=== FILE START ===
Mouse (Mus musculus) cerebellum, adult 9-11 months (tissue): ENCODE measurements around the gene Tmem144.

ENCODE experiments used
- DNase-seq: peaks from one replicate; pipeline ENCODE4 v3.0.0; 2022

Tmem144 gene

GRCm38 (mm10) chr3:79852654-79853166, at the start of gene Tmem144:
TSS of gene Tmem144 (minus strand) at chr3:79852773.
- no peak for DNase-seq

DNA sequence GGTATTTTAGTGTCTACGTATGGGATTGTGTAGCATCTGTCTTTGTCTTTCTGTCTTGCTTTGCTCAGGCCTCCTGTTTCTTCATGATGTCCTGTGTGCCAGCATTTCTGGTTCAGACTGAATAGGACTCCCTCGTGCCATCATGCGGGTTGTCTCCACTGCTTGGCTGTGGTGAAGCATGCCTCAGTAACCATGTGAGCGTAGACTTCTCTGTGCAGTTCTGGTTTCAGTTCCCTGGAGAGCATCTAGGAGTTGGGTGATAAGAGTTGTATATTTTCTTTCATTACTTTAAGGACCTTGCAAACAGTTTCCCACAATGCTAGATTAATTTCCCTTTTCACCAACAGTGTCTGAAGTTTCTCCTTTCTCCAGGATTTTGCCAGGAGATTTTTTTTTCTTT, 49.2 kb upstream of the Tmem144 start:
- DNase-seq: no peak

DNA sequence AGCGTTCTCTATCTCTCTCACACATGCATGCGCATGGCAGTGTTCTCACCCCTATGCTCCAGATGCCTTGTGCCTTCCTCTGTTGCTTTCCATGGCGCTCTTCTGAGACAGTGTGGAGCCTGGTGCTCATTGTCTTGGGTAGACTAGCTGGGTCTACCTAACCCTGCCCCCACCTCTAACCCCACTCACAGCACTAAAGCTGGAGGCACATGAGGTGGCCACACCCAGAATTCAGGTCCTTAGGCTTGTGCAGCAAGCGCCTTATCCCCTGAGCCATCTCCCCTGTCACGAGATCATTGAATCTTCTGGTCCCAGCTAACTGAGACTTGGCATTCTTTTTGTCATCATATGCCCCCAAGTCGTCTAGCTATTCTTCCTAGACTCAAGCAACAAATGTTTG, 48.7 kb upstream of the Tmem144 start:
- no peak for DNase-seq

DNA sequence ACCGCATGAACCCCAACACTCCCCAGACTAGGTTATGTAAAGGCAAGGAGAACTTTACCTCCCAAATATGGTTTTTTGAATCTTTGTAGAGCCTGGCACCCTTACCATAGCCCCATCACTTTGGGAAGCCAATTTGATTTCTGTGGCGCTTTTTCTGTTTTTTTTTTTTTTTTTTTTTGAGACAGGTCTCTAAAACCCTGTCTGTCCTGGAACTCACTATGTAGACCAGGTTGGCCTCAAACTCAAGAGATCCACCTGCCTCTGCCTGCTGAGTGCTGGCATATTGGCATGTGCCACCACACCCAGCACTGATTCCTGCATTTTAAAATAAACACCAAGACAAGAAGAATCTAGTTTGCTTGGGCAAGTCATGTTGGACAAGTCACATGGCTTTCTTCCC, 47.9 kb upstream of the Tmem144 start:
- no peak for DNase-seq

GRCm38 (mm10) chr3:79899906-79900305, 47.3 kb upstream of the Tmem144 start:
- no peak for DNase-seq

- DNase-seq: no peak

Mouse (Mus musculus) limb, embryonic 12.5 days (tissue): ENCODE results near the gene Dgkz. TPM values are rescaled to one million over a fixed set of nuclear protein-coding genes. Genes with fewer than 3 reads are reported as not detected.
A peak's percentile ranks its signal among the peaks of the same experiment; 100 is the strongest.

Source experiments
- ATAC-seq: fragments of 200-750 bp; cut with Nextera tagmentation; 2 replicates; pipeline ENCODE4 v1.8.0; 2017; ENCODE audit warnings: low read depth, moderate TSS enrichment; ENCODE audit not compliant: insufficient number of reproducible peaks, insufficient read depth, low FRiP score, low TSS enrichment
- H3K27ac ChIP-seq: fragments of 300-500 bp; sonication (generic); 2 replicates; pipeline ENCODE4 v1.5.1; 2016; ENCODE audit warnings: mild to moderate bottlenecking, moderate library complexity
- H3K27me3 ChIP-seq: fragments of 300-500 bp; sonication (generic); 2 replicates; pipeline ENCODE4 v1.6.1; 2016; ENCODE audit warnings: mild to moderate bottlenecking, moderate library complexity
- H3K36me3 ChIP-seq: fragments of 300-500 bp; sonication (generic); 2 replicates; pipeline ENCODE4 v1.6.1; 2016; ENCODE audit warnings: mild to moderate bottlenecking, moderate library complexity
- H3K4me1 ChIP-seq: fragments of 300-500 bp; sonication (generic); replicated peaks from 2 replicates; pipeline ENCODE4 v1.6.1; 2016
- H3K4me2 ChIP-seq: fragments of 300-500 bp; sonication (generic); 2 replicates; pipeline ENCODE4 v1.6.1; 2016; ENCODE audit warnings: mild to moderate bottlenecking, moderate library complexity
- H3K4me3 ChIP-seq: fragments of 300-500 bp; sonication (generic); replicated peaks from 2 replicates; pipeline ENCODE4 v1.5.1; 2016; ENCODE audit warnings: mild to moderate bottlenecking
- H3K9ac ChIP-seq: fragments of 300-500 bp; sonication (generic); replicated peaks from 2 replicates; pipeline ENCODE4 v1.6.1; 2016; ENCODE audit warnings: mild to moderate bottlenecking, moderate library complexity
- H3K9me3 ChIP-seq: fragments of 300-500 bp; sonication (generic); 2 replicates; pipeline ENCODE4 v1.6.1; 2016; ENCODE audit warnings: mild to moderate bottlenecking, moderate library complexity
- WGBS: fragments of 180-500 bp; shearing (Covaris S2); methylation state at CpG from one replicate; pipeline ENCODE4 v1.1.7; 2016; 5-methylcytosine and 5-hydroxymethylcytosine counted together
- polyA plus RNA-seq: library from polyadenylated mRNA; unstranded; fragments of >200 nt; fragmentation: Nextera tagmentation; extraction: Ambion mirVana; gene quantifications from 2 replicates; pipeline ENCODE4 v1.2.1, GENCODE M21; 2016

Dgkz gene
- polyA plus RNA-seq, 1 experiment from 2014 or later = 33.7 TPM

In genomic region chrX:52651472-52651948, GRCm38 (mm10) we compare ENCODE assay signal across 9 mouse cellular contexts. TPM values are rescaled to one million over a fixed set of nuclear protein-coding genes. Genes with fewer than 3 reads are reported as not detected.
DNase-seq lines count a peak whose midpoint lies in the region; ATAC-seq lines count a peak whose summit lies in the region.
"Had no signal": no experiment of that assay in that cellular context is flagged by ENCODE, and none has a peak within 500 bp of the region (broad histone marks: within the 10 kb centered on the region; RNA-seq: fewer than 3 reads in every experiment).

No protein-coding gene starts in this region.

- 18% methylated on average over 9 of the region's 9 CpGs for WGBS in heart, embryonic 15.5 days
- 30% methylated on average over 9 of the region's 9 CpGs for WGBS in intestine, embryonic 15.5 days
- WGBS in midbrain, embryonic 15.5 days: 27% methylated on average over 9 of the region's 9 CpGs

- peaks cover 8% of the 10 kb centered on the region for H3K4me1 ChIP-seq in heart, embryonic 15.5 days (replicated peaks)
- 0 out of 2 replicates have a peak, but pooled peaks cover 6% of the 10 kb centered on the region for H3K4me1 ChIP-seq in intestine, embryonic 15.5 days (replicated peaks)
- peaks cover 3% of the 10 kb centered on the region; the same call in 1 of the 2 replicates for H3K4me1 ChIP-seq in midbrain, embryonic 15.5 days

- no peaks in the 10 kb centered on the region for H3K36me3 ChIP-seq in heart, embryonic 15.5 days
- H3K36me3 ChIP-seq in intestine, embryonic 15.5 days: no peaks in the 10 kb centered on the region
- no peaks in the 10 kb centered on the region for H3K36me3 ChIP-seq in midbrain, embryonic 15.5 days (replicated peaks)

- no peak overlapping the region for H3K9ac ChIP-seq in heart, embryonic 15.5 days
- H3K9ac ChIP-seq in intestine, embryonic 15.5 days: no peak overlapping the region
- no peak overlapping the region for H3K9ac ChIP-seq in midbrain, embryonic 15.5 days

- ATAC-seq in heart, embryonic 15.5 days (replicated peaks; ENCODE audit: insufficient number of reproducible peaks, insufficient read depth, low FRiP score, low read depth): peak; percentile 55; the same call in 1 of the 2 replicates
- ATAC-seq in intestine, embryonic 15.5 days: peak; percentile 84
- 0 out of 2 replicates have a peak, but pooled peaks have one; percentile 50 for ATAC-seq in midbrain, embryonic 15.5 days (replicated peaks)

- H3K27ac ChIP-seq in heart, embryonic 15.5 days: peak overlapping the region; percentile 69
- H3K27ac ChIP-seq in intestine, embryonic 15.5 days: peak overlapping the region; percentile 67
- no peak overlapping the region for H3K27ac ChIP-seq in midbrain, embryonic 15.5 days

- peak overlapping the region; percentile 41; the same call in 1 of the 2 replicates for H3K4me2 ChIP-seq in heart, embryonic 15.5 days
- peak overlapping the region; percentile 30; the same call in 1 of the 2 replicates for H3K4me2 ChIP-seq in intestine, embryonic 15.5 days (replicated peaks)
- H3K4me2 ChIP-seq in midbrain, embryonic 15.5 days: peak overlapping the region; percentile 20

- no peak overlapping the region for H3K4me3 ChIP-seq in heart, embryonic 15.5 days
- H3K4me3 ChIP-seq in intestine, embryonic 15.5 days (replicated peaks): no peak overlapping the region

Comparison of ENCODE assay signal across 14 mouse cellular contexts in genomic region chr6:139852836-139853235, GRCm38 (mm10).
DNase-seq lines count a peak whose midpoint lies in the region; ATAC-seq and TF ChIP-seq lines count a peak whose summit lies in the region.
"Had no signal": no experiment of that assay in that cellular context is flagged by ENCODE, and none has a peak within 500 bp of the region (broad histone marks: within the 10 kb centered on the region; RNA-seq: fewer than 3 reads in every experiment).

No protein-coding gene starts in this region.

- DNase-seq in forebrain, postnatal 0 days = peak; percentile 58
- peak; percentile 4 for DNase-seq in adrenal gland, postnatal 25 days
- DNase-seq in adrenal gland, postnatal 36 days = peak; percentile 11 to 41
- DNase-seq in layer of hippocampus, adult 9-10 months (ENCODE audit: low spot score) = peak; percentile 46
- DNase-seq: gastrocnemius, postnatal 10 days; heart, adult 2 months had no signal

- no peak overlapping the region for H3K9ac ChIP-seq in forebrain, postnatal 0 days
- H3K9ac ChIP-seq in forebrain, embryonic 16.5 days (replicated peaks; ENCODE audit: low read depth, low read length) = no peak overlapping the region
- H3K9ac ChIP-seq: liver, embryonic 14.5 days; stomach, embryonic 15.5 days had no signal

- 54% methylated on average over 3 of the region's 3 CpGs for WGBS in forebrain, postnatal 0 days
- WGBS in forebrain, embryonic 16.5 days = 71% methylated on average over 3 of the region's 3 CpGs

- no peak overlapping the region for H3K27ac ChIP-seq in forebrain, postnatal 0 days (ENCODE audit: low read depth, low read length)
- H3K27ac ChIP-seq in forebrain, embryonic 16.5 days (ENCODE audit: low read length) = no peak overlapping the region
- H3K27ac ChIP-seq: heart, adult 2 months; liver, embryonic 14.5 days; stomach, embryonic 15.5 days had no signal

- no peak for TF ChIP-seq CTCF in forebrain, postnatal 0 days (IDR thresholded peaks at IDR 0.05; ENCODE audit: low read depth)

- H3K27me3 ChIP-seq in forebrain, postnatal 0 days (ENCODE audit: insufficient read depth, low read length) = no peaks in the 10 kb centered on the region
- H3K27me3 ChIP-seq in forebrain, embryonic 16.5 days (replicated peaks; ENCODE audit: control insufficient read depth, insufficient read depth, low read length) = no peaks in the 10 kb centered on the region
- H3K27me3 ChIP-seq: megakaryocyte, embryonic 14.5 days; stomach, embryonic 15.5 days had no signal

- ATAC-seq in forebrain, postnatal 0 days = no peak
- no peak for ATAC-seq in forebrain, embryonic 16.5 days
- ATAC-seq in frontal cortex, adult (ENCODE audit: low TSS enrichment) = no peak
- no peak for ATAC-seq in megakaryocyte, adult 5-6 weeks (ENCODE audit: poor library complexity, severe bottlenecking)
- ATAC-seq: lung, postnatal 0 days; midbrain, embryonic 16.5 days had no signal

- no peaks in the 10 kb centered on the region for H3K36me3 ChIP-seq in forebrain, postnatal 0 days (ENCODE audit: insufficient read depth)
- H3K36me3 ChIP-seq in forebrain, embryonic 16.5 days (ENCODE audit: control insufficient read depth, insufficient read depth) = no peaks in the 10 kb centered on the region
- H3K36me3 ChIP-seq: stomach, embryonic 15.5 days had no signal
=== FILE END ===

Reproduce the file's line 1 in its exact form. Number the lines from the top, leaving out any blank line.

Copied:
Mouse (Mus musculus) cerebellum, adult 9-11 months (tissue): ENCODE measurements around the gene Tmem144.